Today there is no doubt that across America Thanksgiving will be celebrated. But when John Adams was president, that was very much not the case.
Thanksgiving celebrations themselves date back to the earliest days of New England colonies. But federal government proclamations of the day of thanksgiving were political hot potatoes. After the American Revolution, President George Washington issued the first Thanksgiving proclamation in 1789, but not without considerable debate in congress as to whether it was appropriate.
Connecticut Senator Roger Sherman was instrumental in having the Congress approve the proclamation. Washington would issue a second Thanksgiving proclamation in 1795.
John Adams, during his presidency, declared two days of fasting and thanks giving, in May of 1798 and April of 1799. Adams’ second proclamation read in part:
I do hereby recommend accordingly, that Thursday, the 25th day of April next, be observed throughout the United States of America as a day of solemn humiliation, fasting, and prayer; that the citizens on that day abstain as far as may be from their secular occupations, devote the time to the sacred duties of religion in public and in private; that they call to mind our numerous offenses against the Most High God, confess them before Him with the sincerest penitence, implore His pardoning mercy, through the Great Mediator and Redeemer, for our past transgressions, and that through the grace of His Holy Spirit we may be disposed and enabled to yield a more suitable obedience to His righteous requisitions in time to come . . . And I do also recommend that with these acts of humiliation, penitence, and prayer fervent thanksgiving to the Author of All Good be united for the countless favors which He is still continuing to the people of the United States, and which render their condition as a nation eminently happy when compared with the lot of others.
Adams was born a Congregationalist and evolved into a Unitarian. He felt religion was essential to a civilized society. But in 1800 he was soundly thumped in his reelection effort by Thomas Jefferson, who firmly believed that the Constitution prohibited the president from having any role in “intermeddling with religious institutions, their doctrines, discipline or exercises.” That included issuing a Thanksgiving proclamation, which Jefferson did not do.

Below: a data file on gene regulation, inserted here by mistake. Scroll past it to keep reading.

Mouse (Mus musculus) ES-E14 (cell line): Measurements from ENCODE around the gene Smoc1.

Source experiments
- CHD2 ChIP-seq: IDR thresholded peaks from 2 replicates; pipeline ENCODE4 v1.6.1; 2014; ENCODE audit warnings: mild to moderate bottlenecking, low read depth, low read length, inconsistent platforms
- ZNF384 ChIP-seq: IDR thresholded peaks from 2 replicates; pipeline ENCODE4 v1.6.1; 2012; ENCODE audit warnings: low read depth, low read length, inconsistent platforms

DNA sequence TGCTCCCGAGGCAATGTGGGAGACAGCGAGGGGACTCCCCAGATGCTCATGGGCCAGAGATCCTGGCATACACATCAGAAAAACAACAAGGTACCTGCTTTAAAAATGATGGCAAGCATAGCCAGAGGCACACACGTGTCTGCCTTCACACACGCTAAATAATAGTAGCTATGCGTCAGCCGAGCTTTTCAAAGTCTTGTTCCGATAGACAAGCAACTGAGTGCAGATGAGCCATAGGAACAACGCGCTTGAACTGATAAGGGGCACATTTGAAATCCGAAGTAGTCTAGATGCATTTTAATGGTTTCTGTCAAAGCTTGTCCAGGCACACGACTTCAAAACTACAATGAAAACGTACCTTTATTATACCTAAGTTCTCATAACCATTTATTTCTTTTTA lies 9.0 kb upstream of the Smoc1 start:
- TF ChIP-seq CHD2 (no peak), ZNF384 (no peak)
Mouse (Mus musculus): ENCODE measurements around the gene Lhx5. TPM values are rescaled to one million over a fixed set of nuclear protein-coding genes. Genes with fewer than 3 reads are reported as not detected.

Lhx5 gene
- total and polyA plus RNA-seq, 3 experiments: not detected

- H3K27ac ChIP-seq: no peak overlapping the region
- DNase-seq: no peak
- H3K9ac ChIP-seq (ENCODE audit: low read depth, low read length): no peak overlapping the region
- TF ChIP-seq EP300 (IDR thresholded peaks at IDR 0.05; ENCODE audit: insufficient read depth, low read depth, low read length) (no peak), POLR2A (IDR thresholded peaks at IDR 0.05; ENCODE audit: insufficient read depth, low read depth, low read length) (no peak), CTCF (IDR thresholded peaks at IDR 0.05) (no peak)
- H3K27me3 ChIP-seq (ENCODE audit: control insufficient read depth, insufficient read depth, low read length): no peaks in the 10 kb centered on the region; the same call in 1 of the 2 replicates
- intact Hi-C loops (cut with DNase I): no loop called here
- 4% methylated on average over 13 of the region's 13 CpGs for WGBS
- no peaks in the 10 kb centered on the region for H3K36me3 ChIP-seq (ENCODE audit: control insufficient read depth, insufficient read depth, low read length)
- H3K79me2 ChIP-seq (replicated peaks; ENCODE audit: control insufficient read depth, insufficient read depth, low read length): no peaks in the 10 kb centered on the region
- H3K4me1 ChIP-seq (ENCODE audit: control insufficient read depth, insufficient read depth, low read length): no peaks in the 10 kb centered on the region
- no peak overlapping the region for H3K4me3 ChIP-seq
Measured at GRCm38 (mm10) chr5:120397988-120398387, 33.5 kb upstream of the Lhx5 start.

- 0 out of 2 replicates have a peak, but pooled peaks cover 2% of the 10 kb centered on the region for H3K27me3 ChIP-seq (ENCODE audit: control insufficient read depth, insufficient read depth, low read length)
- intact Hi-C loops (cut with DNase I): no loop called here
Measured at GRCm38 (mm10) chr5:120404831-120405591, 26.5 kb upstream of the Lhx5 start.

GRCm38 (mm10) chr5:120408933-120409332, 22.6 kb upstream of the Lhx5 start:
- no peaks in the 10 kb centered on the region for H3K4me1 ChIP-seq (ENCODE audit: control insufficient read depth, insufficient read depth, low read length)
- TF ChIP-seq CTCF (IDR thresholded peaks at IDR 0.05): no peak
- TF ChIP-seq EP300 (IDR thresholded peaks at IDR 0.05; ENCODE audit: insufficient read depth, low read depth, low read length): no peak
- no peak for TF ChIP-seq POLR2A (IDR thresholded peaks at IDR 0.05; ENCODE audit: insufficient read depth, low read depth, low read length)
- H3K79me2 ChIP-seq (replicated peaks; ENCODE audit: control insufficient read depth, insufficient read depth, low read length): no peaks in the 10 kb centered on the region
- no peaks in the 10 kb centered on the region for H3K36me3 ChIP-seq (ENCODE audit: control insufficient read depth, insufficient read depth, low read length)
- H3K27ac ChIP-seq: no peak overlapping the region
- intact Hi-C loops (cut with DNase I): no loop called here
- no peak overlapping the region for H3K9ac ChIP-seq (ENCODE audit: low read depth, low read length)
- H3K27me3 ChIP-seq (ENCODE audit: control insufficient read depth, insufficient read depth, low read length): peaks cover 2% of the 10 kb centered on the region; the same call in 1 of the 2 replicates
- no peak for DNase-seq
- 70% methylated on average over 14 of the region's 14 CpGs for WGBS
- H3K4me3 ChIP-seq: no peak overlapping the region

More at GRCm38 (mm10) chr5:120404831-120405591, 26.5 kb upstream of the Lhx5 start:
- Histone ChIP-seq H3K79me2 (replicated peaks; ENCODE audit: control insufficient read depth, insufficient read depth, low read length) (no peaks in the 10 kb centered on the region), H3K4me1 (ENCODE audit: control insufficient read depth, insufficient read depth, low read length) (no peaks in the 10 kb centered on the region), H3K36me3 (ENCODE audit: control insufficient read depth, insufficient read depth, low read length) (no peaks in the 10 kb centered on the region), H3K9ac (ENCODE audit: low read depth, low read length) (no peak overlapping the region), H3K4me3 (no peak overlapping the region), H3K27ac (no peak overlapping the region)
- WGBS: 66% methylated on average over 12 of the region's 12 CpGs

The election of 1800 turned on a number of issues, but later in life Adams concluded his beliefs about religion, and his Thanksgiving proclamation, helped topple him from office. In an 1812 letter to Pennsylvania’s Benjamin Rush he wrote:
The National Fast, recommended by me turned me out of Office. It was connected with, the general Assembly of the Presbyterian Church, which I had no concern in. That assembly has allarmed and alienated Quakers, Anabaptists Mennonists, Moravians, Sweedenborgians, Methodist, Catholicks, Protestant Episcopalians, Arians Socinians, Arminians & &c. Atheists and Deists might be added. A general Suspicion prevailed that the Presbyterian Church was ambitious and aimed at an Establishment as a National Church. I was represented as a Presbyterian and at the head of this political and ecclesiastical Project. The Secret Whisper ran through them all the Sects “Let Us have Jefferson Madison, Burr, any body, whether they be Philosophers, Deist or even Atheists, rather than a Presbyterian President. This Principle is at the Bottom of the Unpopularity of national Fasts and Thanksgivings, Nothing is more dreaded than the National Government meddling with Religion. This wild Letter I very much fear, contains Seeds of an Ecclesiastical History of the U.S. for a Century to come.
Adams’ complete letter can be found here. James Madison would issue a Thanksgiving proclamation as president, and then it would not be proclaimed again by a president until Abraham Lincoln.